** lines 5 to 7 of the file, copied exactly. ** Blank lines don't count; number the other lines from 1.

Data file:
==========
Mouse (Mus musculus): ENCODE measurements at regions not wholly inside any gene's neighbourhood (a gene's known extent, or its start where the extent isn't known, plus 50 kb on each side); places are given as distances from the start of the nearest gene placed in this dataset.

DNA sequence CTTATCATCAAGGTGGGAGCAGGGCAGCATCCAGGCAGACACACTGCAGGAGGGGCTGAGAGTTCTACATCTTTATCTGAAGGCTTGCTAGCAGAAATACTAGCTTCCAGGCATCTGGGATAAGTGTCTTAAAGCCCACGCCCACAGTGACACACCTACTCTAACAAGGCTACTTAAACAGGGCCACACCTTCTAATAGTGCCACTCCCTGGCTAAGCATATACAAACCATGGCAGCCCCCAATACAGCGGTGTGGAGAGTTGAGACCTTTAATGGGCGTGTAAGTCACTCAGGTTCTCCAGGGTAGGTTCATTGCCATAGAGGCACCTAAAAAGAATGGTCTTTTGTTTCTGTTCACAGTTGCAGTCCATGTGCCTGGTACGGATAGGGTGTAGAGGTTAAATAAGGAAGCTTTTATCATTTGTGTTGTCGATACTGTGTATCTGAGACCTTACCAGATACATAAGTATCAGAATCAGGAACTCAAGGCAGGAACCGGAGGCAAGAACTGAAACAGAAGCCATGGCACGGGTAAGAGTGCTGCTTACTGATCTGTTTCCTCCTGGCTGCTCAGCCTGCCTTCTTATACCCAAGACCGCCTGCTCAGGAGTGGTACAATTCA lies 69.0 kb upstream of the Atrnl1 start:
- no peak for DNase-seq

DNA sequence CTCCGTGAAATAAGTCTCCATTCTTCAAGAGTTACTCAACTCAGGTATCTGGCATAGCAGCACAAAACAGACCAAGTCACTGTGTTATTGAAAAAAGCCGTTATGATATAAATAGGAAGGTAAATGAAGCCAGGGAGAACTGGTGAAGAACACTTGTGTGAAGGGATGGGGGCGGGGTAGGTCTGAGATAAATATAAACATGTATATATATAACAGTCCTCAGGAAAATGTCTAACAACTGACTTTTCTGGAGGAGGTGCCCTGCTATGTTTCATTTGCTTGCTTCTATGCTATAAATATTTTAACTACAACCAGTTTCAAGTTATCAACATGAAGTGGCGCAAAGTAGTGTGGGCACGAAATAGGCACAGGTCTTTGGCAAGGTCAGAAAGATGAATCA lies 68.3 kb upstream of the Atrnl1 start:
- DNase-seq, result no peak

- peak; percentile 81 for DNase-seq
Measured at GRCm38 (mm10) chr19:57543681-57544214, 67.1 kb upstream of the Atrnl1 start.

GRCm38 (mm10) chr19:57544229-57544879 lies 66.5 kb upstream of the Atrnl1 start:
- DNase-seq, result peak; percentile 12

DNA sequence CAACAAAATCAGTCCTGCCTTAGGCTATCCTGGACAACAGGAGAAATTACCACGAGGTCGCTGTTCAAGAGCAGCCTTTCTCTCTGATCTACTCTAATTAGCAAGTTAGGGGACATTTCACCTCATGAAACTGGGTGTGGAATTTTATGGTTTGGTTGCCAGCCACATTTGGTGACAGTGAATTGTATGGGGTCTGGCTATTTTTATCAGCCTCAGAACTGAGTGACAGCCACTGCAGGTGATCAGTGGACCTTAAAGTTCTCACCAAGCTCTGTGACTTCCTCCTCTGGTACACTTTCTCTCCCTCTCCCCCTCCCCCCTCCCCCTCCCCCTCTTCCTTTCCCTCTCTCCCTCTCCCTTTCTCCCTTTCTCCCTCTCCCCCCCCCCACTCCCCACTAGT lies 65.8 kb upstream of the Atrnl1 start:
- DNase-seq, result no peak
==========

- DNase-seq, result no peak

- peak; percentile 81 for DNase-seq
Measured at GRCm38 (mm10) chr19:57543681-57544214, 67.1 kb upstream of the Atrnl1 start.